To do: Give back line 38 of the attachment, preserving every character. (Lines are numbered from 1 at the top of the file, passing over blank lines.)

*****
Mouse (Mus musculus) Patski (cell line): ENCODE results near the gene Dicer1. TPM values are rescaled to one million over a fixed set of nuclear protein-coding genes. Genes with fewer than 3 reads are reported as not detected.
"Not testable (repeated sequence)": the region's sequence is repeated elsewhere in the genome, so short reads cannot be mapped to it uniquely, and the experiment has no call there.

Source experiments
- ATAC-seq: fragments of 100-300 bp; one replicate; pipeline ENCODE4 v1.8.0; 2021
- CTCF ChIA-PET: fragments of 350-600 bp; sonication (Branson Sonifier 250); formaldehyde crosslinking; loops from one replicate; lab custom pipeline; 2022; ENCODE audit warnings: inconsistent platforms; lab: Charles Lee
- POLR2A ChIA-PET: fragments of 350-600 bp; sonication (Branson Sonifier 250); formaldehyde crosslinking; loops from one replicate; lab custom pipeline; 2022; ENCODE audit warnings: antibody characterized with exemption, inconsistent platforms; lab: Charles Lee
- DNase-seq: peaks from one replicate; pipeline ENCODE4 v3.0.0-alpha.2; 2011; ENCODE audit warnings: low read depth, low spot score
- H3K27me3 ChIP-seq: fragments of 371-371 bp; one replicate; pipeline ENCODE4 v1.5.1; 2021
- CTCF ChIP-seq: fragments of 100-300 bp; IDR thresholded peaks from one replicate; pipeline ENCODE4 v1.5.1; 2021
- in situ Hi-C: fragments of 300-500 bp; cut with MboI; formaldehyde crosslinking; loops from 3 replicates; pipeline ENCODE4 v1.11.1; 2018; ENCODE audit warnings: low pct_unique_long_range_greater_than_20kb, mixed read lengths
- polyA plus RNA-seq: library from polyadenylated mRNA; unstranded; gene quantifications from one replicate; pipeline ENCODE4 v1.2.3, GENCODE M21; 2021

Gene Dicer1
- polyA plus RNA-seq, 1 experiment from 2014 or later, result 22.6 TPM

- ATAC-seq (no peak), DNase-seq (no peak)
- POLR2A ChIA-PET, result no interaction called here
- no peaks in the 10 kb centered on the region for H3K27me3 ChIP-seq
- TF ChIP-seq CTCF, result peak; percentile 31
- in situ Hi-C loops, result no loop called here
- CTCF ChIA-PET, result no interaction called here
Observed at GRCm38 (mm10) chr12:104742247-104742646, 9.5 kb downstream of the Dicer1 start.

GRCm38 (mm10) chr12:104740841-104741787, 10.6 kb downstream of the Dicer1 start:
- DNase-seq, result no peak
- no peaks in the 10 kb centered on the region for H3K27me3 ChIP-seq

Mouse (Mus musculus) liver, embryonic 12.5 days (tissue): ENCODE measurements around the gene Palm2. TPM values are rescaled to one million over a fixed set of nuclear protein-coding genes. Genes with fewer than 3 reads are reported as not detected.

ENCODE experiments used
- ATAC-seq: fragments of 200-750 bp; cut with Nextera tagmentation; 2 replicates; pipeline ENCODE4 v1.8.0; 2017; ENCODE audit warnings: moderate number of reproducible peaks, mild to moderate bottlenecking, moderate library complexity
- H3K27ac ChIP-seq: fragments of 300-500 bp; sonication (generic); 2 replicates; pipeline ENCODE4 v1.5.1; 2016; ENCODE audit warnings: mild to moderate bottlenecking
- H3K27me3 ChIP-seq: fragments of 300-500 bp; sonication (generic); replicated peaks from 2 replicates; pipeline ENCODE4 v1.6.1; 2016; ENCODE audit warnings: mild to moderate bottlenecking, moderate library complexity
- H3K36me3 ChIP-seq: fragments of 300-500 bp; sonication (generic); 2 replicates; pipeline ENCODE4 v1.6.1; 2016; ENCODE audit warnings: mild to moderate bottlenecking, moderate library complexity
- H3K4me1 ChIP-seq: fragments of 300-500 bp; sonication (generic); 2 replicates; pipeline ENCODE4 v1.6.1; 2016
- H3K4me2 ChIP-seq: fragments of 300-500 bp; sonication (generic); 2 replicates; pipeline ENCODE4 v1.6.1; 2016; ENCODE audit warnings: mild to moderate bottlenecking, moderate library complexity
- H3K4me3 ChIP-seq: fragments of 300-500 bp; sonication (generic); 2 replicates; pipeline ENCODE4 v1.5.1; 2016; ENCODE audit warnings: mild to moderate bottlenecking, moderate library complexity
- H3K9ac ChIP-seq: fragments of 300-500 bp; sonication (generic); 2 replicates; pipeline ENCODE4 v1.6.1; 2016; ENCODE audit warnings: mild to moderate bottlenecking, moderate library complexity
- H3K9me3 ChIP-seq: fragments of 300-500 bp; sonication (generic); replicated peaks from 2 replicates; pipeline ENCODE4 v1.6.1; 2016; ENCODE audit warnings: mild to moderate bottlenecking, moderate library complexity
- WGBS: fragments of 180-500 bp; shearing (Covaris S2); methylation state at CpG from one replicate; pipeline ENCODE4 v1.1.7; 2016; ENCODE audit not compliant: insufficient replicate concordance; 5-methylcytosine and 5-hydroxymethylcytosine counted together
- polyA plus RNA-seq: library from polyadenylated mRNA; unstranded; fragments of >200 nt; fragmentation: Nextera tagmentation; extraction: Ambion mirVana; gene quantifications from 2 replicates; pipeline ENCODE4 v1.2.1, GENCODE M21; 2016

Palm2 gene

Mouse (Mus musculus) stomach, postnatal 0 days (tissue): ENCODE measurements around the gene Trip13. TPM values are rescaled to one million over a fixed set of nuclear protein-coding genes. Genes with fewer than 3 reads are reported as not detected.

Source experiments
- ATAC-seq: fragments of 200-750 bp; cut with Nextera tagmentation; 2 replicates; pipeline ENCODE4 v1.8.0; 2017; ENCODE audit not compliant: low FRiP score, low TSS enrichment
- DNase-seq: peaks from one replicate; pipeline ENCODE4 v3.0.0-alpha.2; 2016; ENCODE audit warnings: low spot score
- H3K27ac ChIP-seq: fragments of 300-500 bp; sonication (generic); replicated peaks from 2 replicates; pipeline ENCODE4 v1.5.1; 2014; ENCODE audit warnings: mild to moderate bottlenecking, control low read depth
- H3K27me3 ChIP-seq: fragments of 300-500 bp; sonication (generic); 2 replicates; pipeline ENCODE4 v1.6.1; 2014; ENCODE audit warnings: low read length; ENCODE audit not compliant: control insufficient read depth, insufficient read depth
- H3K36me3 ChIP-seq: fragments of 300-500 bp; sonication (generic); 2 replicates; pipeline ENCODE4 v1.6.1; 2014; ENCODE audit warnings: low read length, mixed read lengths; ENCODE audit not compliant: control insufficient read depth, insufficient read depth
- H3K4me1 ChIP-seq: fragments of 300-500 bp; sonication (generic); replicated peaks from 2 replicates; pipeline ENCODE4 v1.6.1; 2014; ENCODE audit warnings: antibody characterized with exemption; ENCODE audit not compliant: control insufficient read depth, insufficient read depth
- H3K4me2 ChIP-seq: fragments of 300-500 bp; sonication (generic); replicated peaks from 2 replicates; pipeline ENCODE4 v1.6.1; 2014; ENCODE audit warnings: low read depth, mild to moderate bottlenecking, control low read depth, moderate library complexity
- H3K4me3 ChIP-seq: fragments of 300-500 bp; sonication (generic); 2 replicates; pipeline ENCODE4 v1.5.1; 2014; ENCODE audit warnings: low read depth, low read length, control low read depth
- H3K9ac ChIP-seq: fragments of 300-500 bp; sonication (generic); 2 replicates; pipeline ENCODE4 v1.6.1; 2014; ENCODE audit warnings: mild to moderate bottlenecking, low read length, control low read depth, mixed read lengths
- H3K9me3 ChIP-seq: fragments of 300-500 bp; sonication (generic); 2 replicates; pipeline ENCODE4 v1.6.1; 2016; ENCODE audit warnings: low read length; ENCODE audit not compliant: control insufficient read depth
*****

Mouse (Mus musculus) stomach, postnatal 0 days (tissue): ENCODE measurements around the gene Trip13. TPM values are rescaled to one million over a fixed set of nuclear protein-coding genes. Genes with fewer than 3 reads are reported as not detected.